As we are nearly all learning completely remote students this school year, finding the motivation to fulfill our days with productivity may come much easier to some than others. Not only were our entire lives drastically altered by the world’s current circumstance, the small bursts of normalcy, like a stable morning routine, may be just what we need to get ourselves out of the mental rut that COVID-19 has dragged is into.
Here, we will provide you with some methods to get yourself into a positive headspace for the day to come. The morning entirely sets the tone for a day, a good morning leads to an even better day to follow. We all have those days where we let the morning slip by, waking up in the mere afternoon for our 2 p.m. class, and following that with a nap.
We may spend our nights up late binge-watching Netflix or submitting that assignment that entirely slipped our minds, but the first step to creating a positive and concrete morning routine is allowing yourself to sleep. Not only does our body need proper rest to regularly function, but our hours spent asleep are when our brain detoxifies itself of the protein build-up of neurons. Your mind literally clears when you provide yourself with adequate sleep.
2020 is no longer the time of randomly drawn to-do lists that sit at the bottom of your back or build cobwebs in the note’s app of your phone. Most yearly planners have pages of the entire month and sectioned off space to individually plan each day. Not only does this aid in your time management, but it gives you a new task in the morning that doesn’t involve lying in bed on Tik Tok for your first two hours awake. Plan out school assignments, meetings for the week, your work schedule or even arrival dates of online packages, giving you a chance to reprioritize and reorganize. Whether it’s a planner, a manifestation journal summoning your ex, or a gratitude journal, you are not allowing yourself time for creativity and organization.
Other than checking for any urgent texts or emails, browsing all of your socials immediately after waking up may not be the best way to have a positive morning. Depending on your personal feed and general attitude toward some social media platforms can implement negative self-ideals into your head. Exposing yourself to that first thing in the morning, not only takes up precious time of peace and quiet that most of our mornings offer, but they subconsciously remain in your mind throughout the day. Try setting yourself another alarm, 30 minutes to an hour following your initial wake up alarm, that will designate when you will be able to go on your phone to browse social media after your wake up.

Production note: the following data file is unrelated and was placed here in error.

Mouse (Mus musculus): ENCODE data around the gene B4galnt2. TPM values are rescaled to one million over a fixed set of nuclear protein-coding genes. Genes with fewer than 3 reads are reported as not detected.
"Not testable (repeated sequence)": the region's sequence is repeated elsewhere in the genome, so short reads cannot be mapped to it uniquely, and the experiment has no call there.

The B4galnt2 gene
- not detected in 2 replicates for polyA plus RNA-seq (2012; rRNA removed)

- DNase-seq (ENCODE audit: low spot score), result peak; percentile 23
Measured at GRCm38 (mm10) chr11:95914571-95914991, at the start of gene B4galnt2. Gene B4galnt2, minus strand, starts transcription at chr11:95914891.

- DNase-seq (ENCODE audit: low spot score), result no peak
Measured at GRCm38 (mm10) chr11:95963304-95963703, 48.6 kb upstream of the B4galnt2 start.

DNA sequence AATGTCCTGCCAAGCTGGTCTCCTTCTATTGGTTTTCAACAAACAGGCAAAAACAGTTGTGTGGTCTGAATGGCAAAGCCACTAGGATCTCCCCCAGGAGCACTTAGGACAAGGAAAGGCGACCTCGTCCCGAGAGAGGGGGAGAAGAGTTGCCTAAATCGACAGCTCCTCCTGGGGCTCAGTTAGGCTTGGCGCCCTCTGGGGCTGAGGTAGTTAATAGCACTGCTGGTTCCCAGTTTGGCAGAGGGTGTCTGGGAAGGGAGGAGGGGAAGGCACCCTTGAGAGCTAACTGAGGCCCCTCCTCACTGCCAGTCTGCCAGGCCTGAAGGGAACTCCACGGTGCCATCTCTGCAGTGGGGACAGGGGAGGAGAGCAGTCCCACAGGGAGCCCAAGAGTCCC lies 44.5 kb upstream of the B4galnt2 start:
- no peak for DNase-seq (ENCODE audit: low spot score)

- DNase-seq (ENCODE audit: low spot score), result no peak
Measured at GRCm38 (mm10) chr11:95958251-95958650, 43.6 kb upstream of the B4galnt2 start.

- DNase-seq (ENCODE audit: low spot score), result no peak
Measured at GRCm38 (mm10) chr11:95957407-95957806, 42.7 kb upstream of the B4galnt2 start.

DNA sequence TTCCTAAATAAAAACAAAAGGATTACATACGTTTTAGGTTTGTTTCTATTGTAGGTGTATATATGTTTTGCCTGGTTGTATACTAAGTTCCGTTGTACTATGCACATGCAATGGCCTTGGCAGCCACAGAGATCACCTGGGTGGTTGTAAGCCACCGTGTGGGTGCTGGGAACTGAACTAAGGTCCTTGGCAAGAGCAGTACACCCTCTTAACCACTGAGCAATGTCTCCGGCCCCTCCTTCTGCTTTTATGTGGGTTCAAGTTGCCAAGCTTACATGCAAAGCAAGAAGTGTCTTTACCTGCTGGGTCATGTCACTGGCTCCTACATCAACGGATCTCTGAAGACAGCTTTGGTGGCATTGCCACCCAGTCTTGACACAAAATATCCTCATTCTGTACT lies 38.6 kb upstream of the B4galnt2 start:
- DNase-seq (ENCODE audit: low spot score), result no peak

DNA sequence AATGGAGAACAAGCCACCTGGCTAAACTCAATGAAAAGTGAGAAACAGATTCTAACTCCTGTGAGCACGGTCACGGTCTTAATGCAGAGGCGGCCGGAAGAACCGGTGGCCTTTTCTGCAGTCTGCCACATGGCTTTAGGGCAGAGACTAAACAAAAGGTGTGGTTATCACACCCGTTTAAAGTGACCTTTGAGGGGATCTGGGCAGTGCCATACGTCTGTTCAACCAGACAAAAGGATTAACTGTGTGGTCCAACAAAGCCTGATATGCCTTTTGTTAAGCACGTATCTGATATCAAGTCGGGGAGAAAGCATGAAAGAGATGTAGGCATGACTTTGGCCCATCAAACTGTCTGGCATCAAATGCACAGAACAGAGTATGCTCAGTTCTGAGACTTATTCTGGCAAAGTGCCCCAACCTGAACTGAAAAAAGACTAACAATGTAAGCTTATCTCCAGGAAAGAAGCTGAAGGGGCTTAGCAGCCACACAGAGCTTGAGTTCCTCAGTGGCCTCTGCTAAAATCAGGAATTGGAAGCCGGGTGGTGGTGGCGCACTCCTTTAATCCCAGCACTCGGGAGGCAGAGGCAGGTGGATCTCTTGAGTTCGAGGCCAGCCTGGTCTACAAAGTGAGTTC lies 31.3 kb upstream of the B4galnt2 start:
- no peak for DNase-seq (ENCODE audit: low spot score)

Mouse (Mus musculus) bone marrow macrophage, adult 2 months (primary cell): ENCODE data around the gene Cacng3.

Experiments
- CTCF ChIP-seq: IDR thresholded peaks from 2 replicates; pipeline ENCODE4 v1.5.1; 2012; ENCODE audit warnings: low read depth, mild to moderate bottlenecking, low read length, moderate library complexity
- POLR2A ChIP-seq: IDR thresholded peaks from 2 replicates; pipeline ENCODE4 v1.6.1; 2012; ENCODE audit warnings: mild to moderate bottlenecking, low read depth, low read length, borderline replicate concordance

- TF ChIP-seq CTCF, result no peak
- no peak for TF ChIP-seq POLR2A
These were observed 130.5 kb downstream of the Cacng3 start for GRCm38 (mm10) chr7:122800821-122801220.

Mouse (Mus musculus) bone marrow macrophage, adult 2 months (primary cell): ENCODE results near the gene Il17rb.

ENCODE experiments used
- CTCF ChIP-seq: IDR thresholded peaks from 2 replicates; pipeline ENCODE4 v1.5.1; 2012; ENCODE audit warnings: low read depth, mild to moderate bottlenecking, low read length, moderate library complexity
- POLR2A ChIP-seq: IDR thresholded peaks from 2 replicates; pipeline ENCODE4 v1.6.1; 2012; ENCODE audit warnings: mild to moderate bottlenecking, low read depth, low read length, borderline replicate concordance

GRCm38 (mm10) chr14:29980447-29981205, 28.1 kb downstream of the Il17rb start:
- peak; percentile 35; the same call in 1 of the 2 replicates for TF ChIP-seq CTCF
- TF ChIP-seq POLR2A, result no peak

A great way to not only your intellectual mind up but also your physical body is incentivizing yourself with a non-school related book. If you need immediate entertainment in the morning that is usually provided by your phone, set your no phone timer and allow yourself to enjoy the entertainment that your chosen book provides.
The stillness and peace that the morning offers is like no other, especially if your roommates are late sleepers. Utilizing the time before class or a work shift to get in some extra cleaning, listen to a podcast you haven’t had time to catch up on or get in a workout lets you just one thing off your list before your regular days even commonly start. Not only will this make you feel more energized and motivated, but it will start a day of productivity and positivity off on the right foot.
The ice coffee that we get at the library Starbucks before sitting down to do hours of work is not the entirety of our productivity. That amazing caffeine rush that makes us feel unstoppable for a total of fourteen minutes may have more to do with the fact that we don’t have the right amount of food in our stomach and less with the fact that it’s “not enough espresso”. Caffeine enters your bloodstream on an empty stomach rapidly and does not provide us with long-lasting energy like food does. One way to slow down the release of caffeine into your bloodstream to maintain that energized feeling is by eating a complex carb, like oatmeal or avocado toast prior to your four shots over ice with almond milk.
Being the word that entirely encompasses stillness and tranquility, it can be very intimidating. Meditation in itself is a practice, so denying yourself of at least trying it because you’re not an immediate master, would really cut yourself short of some much-needed alone time with your thoughts. Meditating for only just to 2 to 3 minutes right after awaking is followed by so many mental and physical health benefits that when practiced consistently can begin to become one of the most looked forward to a portion of your morning routine.